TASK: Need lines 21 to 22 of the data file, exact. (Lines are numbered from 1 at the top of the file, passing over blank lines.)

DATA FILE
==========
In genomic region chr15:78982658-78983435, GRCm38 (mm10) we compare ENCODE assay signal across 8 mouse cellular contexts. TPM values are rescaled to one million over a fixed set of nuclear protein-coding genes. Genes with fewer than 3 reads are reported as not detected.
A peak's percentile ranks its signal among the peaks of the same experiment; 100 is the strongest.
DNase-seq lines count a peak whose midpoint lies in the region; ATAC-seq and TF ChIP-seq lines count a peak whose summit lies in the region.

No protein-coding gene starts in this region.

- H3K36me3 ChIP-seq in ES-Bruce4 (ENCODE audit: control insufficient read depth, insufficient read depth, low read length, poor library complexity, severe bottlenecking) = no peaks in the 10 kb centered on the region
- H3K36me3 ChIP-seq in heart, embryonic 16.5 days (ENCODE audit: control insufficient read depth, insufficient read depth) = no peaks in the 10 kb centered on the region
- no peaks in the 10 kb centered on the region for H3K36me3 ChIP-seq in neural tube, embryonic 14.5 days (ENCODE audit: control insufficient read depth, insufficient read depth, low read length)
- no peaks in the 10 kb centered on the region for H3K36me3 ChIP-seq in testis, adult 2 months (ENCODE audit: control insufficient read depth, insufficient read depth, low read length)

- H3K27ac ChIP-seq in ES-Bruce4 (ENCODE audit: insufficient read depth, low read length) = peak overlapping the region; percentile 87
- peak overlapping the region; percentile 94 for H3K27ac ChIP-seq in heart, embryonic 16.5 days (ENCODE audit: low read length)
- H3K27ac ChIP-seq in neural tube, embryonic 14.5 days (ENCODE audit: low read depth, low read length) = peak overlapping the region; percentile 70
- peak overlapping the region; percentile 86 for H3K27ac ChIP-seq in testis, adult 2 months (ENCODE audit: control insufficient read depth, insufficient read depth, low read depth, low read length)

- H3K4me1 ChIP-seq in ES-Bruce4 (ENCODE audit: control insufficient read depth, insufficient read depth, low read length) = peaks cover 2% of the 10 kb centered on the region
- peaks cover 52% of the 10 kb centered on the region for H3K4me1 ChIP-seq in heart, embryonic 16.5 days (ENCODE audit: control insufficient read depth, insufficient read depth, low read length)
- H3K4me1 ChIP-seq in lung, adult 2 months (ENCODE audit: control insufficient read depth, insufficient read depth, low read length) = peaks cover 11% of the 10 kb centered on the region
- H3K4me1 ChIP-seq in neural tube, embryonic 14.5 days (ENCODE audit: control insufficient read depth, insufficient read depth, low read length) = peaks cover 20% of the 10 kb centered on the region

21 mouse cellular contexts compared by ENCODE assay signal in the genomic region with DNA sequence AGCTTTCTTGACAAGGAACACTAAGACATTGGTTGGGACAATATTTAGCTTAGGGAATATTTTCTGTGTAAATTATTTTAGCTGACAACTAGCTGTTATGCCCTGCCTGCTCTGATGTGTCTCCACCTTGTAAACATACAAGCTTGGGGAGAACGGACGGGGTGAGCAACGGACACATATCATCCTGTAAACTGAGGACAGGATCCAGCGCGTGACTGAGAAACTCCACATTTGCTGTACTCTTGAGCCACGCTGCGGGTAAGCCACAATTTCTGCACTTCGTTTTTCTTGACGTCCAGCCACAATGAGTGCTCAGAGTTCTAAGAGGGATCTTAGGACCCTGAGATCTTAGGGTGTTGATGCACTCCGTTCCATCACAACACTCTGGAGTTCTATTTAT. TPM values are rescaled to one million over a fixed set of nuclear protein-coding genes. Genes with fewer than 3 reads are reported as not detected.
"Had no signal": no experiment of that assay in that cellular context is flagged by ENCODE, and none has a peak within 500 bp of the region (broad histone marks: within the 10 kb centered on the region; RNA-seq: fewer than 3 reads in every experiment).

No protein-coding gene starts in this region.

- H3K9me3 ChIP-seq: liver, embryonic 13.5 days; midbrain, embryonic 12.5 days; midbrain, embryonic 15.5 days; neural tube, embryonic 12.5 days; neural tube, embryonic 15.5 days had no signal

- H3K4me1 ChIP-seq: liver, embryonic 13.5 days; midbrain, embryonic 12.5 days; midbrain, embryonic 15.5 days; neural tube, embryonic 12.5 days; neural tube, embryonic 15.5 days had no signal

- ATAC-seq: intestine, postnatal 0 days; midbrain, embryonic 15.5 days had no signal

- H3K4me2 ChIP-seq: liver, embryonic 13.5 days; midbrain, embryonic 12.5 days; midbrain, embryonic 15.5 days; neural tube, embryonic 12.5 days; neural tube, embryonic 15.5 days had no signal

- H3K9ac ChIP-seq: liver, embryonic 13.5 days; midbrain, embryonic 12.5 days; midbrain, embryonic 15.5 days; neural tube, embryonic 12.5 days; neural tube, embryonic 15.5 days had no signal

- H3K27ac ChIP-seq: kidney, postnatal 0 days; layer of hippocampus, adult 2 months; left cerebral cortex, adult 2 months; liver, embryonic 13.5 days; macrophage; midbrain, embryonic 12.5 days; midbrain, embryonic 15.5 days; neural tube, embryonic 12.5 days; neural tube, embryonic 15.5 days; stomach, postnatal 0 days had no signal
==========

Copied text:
- H3K4me1 ChIP-seq: liver, embryonic 13.5 days; midbrain, embryonic 12.5 days; midbrain, embryonic 15.5 days; neural tube, embryonic 12.5 days; neural tube, embryonic 15.5 days had no signal

- ATAC-seq: intestine, postnatal 0 days; midbrain, embryonic 15.5 days had no signal